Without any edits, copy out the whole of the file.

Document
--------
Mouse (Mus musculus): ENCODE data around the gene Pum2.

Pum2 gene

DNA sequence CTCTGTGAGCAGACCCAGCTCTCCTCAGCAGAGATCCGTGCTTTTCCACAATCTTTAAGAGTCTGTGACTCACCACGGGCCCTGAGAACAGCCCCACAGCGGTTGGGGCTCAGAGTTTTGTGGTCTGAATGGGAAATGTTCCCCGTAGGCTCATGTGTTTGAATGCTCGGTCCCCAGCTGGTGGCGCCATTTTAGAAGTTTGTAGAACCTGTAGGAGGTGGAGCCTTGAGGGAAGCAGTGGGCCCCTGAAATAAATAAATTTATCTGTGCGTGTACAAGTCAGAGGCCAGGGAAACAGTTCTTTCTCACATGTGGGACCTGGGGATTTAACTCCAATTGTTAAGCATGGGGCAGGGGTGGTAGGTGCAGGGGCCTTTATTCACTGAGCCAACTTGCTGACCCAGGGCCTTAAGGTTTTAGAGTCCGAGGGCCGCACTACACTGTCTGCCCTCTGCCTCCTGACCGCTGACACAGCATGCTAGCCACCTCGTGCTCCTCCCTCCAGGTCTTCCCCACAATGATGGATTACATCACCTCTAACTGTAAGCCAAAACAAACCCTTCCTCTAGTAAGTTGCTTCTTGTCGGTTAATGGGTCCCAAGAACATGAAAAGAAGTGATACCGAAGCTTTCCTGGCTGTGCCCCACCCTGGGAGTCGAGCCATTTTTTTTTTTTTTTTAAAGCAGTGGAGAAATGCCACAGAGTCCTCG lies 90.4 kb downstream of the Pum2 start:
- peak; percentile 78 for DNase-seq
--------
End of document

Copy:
Mouse (Mus musculus): ENCODE data around the gene Pum2.

Pum2 gene

DNA sequence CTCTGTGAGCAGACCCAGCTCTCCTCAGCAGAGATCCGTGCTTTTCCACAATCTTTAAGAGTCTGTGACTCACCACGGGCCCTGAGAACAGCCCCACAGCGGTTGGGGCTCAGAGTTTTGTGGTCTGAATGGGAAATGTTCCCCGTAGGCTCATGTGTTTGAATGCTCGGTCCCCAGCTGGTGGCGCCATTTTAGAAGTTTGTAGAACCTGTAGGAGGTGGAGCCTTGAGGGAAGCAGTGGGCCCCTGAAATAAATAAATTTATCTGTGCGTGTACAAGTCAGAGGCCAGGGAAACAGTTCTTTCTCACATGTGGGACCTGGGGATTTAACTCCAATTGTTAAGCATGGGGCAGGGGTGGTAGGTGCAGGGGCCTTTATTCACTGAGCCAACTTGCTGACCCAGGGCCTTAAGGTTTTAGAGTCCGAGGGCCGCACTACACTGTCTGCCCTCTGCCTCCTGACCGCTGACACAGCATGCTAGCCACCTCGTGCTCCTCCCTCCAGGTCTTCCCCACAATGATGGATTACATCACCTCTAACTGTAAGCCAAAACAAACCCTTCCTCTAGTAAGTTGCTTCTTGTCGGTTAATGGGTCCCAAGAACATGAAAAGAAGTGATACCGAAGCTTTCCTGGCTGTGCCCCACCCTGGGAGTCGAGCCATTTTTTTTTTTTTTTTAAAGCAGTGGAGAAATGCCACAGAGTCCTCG lies 90.4 kb downstream of the Pum2 start:
- peak; percentile 78 for DNase-seq